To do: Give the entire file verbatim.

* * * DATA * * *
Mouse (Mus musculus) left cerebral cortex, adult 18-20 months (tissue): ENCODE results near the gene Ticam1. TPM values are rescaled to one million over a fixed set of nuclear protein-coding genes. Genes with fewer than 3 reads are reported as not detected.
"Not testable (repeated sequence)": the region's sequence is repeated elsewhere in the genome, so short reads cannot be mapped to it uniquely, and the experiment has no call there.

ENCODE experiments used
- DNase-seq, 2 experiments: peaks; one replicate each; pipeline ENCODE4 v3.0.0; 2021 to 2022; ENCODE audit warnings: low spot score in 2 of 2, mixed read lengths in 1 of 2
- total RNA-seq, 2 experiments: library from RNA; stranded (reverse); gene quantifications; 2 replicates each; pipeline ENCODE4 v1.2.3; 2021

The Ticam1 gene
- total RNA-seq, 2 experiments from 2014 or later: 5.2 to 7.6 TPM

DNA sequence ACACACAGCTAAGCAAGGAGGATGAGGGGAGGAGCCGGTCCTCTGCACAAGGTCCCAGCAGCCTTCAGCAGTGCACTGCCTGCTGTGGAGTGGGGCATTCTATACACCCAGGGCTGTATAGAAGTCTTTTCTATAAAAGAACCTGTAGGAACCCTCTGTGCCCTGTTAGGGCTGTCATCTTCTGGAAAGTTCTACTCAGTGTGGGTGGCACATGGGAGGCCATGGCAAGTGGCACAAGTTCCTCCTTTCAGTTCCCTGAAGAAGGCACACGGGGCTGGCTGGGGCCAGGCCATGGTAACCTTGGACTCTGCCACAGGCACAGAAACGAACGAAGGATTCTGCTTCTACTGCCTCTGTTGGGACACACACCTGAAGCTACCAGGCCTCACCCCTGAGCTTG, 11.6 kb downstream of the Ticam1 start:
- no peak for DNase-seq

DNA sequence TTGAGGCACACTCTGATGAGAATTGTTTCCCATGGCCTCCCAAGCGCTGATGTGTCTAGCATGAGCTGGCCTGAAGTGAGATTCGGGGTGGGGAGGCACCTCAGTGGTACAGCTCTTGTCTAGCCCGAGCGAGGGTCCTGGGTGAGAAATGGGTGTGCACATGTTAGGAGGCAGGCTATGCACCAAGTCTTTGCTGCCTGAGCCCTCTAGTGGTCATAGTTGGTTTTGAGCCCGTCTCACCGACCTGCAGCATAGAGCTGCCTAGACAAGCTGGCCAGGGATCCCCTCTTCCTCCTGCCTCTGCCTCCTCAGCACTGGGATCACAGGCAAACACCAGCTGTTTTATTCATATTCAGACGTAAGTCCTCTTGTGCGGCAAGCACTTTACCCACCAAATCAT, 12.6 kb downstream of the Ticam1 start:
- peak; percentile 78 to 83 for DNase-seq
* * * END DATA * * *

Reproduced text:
Mouse (Mus musculus) left cerebral cortex, adult 18-20 months (tissue): ENCODE results near the gene Ticam1. TPM values are rescaled to one million over a fixed set of nuclear protein-coding genes. Genes with fewer than 3 reads are reported as not detected.
"Not testable (repeated sequence)": the region's sequence is repeated elsewhere in the genome, so short reads cannot be mapped to it uniquely, and the experiment has no call there.

ENCODE experiments used
- DNase-seq, 2 experiments: peaks; one replicate each; pipeline ENCODE4 v3.0.0; 2021 to 2022; ENCODE audit warnings: low spot score in 2 of 2, mixed read lengths in 1 of 2
- total RNA-seq, 2 experiments: library from RNA; stranded (reverse); gene quantifications; 2 replicates each; pipeline ENCODE4 v1.2.3; 2021

The Ticam1 gene
- total RNA-seq, 2 experiments from 2014 or later: 5.2 to 7.6 TPM

DNA sequence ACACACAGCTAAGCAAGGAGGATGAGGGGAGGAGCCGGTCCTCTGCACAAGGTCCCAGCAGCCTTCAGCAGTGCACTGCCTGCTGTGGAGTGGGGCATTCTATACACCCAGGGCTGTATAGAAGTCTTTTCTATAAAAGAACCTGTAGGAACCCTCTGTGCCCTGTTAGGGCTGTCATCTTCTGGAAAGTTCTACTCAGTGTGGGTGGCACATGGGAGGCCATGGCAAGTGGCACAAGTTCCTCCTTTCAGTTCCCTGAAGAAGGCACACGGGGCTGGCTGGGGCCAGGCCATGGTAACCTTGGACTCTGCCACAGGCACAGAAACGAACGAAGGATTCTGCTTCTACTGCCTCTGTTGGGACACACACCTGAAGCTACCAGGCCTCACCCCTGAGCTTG, 11.6 kb downstream of the Ticam1 start:
- no peak for DNase-seq

DNA sequence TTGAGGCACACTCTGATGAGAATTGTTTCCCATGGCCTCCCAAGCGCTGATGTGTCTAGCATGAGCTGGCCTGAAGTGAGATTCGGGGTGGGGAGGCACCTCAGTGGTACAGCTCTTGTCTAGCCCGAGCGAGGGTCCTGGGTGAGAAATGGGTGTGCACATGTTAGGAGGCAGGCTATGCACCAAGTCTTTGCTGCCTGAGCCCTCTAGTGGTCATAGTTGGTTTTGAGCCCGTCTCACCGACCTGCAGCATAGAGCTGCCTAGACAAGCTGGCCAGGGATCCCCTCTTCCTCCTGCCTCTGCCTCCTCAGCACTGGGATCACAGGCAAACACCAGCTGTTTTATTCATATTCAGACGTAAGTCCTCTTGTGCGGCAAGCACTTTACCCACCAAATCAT, 12.6 kb downstream of the Ticam1 start:
- peak; percentile 78 to 83 for DNase-seq